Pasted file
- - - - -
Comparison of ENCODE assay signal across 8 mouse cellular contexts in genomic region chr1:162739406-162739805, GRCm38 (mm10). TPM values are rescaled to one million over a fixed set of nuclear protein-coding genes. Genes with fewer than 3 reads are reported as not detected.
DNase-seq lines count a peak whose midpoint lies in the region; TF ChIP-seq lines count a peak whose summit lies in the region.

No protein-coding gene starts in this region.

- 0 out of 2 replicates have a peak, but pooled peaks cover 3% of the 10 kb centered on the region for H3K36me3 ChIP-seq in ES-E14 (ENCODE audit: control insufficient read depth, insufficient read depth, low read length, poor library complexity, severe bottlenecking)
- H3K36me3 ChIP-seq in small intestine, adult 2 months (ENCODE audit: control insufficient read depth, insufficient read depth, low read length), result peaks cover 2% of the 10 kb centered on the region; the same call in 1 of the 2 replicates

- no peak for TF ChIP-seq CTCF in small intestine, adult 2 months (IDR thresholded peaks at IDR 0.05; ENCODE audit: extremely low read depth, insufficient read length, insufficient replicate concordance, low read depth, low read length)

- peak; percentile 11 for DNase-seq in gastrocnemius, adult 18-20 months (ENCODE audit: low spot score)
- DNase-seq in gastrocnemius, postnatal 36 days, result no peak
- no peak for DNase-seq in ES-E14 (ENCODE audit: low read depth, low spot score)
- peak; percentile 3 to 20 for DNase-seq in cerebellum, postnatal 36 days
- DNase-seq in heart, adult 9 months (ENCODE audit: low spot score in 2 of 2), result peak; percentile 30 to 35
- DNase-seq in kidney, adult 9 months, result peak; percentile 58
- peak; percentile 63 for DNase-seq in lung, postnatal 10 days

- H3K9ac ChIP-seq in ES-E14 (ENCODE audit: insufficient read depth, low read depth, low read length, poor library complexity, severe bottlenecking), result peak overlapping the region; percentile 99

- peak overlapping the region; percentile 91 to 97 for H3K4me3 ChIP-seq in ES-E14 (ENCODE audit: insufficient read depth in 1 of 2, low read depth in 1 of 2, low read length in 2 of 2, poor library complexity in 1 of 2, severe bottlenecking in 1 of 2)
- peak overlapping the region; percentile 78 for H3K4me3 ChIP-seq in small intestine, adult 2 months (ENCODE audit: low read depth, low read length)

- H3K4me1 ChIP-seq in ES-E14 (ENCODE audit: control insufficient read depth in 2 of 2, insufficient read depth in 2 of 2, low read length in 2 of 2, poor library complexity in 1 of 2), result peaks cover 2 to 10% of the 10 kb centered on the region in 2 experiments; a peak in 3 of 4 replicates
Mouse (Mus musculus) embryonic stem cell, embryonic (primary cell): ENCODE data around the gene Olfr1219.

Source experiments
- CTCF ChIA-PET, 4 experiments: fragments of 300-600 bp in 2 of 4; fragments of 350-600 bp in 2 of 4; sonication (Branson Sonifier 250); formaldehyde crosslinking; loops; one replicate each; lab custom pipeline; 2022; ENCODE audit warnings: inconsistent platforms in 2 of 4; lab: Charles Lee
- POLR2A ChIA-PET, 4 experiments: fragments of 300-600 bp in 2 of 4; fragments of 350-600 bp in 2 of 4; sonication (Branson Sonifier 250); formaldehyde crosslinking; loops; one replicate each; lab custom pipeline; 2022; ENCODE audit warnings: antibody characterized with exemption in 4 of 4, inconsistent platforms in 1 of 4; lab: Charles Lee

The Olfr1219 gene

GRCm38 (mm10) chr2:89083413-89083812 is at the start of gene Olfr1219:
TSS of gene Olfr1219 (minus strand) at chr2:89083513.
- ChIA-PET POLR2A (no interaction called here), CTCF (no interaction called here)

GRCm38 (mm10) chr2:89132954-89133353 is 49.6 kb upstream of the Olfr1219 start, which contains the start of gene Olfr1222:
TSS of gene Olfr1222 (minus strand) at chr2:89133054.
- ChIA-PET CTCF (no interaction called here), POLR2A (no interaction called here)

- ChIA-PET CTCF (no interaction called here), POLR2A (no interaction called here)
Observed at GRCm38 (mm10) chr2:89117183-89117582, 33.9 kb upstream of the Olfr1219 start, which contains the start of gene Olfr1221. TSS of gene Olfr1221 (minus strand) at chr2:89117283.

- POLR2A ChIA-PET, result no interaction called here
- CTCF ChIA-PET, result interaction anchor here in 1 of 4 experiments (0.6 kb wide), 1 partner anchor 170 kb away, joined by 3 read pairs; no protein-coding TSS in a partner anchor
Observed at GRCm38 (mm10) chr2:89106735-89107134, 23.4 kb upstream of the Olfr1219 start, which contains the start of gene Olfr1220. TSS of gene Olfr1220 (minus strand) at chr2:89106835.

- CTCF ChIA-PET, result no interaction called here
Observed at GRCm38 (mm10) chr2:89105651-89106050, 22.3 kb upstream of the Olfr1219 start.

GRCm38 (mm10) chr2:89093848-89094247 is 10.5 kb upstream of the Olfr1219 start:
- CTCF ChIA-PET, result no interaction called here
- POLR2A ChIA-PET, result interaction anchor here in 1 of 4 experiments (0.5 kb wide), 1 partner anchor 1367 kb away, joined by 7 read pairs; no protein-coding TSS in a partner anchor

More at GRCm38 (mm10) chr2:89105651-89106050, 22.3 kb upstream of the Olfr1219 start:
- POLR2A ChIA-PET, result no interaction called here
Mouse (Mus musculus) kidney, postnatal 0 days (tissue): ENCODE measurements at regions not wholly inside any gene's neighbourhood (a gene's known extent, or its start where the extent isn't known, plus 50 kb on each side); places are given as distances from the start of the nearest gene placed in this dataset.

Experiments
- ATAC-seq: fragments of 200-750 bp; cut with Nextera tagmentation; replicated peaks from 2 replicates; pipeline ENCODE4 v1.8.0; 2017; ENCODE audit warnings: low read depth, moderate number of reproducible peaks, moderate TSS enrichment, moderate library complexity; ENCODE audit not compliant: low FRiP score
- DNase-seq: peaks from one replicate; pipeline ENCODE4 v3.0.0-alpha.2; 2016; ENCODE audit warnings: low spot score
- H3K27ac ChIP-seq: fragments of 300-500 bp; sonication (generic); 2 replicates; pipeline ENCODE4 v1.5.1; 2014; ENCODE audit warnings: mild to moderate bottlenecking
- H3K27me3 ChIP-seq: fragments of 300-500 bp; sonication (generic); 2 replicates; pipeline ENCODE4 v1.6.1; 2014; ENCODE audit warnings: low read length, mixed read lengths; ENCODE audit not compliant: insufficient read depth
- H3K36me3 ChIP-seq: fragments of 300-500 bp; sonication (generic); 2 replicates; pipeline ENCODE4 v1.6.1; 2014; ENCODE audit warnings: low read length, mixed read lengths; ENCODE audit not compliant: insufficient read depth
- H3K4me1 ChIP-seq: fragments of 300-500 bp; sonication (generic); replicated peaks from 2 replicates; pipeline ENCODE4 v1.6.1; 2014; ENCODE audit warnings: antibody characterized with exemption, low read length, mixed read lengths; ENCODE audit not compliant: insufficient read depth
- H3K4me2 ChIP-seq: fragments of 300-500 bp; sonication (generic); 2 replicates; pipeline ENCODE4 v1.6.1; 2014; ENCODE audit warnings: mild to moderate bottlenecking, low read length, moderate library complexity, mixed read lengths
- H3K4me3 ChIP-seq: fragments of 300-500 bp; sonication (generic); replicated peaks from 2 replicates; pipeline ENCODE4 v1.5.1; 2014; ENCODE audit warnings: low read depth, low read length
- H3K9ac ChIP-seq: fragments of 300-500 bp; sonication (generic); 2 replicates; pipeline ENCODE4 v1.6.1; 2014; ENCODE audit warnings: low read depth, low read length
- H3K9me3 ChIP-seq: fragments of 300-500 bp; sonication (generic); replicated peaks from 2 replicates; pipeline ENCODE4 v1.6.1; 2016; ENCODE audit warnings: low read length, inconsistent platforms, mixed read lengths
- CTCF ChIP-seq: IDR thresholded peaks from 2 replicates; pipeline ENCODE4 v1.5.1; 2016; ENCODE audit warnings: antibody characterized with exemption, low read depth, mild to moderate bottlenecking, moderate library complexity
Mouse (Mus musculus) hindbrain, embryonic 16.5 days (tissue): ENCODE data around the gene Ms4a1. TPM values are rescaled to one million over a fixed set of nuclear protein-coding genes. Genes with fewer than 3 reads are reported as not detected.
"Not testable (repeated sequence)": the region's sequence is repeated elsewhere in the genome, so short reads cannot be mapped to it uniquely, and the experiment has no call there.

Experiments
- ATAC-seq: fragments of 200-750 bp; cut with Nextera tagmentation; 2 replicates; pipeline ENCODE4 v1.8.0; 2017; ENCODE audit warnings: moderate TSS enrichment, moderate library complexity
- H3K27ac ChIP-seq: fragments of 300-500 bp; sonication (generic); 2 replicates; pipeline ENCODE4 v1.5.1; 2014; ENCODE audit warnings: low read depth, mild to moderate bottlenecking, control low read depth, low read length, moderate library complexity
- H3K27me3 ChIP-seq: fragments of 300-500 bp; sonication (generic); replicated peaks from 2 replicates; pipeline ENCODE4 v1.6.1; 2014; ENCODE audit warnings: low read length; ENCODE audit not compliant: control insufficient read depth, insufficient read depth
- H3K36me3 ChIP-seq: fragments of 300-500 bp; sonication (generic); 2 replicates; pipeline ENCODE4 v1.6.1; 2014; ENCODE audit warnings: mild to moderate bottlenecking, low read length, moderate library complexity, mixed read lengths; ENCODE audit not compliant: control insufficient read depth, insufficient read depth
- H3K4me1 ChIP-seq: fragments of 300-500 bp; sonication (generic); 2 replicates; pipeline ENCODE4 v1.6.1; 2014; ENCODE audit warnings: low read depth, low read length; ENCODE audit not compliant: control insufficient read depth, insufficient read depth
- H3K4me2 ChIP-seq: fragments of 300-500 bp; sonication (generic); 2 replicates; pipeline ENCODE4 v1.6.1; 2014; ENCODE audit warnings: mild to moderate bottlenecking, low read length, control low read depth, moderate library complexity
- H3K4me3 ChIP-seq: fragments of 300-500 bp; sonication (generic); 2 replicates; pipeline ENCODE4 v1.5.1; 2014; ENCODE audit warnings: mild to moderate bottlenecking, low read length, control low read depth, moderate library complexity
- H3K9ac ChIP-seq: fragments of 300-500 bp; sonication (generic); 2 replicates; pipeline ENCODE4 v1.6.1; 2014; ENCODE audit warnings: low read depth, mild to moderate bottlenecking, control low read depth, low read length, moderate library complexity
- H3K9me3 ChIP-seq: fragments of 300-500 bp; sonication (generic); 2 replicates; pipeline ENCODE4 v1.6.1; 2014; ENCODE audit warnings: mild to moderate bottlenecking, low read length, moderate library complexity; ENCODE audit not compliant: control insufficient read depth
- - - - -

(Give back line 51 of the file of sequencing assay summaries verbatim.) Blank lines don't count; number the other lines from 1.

- H3K9ac ChIP-seq: fragments of 300-500 bp; sonication (generic); 2 replicates; pipeline ENCODE4 v1.6.1; 2014; ENCODE audit warnings: low read depth, low read length